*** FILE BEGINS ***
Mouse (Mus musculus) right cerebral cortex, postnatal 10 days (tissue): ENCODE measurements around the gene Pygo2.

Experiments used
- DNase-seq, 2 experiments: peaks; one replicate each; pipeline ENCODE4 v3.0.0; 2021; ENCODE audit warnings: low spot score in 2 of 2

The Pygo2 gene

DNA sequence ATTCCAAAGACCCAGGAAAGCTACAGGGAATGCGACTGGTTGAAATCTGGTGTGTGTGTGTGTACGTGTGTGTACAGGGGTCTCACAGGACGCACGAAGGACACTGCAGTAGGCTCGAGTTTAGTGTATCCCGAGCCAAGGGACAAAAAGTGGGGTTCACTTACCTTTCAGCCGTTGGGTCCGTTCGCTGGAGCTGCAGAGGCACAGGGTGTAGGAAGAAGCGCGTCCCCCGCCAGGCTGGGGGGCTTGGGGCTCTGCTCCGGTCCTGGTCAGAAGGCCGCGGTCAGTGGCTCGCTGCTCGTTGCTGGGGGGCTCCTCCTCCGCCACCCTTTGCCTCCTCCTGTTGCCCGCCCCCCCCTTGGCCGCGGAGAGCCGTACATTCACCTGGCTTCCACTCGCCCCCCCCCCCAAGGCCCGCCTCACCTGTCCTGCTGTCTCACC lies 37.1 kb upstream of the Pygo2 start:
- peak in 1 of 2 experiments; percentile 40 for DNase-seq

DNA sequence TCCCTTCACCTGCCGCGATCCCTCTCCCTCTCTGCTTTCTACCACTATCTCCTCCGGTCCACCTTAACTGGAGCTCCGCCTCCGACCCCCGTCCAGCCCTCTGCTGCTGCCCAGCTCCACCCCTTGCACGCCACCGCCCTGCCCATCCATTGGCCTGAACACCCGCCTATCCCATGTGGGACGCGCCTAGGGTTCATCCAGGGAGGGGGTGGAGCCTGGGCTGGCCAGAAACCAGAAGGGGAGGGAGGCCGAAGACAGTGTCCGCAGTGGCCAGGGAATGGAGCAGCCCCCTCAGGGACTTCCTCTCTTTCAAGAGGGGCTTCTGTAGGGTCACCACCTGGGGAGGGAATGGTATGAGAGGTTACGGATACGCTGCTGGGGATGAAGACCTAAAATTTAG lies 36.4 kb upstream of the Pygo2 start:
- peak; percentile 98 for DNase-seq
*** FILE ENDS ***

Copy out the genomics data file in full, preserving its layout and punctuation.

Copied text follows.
Mouse (Mus musculus) right cerebral cortex, postnatal 10 days (tissue): ENCODE measurements around the gene Pygo2.

Experiments used
- DNase-seq, 2 experiments: peaks; one replicate each; pipeline ENCODE4 v3.0.0; 2021; ENCODE audit warnings: low spot score in 2 of 2

The Pygo2 gene

DNA sequence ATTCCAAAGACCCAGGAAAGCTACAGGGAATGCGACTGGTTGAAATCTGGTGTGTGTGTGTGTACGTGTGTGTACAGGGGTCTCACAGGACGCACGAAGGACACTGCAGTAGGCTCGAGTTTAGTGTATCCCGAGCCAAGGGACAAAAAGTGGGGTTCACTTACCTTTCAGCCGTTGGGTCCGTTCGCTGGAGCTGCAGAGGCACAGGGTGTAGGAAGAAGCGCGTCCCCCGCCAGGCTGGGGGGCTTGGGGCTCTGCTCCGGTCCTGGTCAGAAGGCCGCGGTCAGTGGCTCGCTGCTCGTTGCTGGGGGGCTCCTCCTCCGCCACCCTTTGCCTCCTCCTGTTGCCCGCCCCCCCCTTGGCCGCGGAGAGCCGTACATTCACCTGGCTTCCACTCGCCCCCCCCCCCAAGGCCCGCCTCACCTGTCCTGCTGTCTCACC lies 37.1 kb upstream of the Pygo2 start:
- peak in 1 of 2 experiments; percentile 40 for DNase-seq

DNA sequence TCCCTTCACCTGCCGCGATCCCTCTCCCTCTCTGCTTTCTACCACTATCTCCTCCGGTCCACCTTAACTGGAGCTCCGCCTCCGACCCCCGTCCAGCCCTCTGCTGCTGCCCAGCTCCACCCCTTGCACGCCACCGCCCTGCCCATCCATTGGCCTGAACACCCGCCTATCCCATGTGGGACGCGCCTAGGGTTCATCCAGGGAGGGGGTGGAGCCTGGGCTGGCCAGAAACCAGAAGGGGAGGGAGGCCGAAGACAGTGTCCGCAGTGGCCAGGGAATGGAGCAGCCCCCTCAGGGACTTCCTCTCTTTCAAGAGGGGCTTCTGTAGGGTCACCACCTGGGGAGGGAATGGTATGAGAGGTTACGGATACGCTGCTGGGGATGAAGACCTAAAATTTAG lies 36.4 kb upstream of the Pygo2 start:
- peak; percentile 98 for DNase-seq